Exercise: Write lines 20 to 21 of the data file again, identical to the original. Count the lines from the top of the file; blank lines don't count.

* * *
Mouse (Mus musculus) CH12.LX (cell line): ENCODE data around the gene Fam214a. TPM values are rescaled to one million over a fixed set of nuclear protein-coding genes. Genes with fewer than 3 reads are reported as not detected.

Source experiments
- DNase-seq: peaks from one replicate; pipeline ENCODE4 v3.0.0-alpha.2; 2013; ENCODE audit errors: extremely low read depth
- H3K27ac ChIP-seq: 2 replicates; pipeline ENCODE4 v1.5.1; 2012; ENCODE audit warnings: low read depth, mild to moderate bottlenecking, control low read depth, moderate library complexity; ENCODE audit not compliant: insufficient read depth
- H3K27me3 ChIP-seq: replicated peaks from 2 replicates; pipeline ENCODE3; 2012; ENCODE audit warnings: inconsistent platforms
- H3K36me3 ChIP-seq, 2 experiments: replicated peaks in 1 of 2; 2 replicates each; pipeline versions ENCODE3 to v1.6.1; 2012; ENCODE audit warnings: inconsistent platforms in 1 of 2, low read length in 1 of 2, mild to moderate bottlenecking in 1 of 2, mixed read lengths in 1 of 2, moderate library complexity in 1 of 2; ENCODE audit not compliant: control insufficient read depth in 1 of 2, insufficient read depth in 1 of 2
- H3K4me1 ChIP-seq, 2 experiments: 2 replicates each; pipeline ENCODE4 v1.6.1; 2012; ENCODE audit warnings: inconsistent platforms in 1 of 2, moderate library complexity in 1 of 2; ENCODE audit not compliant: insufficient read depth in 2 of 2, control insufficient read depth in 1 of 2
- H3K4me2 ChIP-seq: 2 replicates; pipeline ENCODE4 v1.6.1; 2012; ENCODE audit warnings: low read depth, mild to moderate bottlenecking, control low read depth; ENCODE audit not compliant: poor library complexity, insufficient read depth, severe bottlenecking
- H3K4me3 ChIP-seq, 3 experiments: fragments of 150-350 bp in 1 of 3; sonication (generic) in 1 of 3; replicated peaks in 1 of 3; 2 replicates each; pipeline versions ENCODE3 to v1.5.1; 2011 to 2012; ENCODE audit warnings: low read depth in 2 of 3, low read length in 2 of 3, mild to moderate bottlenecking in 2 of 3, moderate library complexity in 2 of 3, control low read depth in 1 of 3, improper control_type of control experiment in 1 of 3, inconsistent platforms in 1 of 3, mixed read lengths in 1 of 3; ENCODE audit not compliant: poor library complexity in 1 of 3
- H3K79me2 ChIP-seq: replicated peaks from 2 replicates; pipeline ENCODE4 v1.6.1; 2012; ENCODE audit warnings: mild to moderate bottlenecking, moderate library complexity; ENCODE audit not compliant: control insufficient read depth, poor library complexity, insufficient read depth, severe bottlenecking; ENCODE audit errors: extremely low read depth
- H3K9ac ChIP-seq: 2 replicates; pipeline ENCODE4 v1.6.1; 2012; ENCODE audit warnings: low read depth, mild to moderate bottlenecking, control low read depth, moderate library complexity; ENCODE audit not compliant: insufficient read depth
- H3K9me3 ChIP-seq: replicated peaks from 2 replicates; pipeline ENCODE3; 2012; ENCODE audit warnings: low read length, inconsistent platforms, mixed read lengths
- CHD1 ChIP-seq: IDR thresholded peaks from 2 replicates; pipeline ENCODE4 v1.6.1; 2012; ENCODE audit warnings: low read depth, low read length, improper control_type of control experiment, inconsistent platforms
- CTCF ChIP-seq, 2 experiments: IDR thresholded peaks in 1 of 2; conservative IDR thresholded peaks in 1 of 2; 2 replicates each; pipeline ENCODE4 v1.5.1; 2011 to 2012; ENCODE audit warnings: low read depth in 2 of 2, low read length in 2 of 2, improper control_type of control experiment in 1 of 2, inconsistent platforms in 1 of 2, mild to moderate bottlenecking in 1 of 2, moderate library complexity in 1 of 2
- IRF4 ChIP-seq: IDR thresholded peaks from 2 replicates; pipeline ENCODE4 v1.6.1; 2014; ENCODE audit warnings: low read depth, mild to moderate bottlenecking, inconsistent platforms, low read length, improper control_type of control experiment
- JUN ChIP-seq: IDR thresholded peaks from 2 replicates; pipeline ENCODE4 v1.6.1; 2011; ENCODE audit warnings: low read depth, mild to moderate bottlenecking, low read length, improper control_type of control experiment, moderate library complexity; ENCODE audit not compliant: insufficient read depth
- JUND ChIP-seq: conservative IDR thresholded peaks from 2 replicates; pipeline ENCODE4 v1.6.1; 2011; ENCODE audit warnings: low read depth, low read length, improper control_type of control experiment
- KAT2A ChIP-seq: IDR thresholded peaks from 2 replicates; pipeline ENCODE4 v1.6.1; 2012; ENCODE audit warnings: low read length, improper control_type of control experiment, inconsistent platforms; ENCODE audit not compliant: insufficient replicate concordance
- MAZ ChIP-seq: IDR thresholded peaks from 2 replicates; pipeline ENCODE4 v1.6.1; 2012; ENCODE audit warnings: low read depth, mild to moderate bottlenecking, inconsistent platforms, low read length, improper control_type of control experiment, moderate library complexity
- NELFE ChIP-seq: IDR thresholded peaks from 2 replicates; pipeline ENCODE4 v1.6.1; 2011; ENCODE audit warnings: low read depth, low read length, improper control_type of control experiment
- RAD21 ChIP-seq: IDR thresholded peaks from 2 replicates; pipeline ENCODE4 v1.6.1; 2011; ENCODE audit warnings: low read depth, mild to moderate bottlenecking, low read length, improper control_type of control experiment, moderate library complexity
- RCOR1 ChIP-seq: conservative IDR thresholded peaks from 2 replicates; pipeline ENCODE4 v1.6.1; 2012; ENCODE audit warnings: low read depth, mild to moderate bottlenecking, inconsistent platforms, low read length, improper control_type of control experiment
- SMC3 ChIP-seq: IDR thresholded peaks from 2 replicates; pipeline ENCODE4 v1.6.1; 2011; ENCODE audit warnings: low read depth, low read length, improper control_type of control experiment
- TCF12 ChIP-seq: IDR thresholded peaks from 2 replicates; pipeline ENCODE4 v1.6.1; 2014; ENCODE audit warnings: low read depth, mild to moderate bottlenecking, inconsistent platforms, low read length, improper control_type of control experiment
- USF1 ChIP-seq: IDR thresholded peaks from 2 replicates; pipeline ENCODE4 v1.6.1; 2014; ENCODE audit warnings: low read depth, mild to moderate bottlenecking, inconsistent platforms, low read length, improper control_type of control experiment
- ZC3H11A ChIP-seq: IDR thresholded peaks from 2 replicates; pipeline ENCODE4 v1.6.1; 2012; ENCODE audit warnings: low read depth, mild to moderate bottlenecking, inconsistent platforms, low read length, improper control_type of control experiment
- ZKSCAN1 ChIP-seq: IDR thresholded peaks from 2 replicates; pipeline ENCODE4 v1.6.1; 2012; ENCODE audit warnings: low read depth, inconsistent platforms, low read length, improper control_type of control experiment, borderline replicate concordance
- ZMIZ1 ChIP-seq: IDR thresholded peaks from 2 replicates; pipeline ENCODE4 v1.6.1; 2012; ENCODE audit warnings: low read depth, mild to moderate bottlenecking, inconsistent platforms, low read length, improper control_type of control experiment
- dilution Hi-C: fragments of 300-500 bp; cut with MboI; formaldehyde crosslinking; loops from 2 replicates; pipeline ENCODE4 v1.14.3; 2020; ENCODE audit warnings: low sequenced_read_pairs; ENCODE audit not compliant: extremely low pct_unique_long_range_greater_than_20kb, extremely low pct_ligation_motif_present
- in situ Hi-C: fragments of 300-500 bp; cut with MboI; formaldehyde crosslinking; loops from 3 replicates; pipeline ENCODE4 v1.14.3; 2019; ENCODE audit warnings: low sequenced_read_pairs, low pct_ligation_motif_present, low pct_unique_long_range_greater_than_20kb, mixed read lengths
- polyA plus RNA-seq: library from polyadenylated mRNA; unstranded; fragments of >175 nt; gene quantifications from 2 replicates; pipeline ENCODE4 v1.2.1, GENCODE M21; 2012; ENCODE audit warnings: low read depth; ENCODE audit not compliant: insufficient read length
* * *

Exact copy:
- NELFE ChIP-seq: IDR thresholded peaks from 2 replicates; pipeline ENCODE4 v1.6.1; 2011; ENCODE audit warnings: low read depth, low read length, improper control_type of control experiment
- RAD21 ChIP-seq: IDR thresholded peaks from 2 replicates; pipeline ENCODE4 v1.6.1; 2011; ENCODE audit warnings: low read depth, mild to moderate bottlenecking, low read length, improper control_type of control experiment, moderate library complexity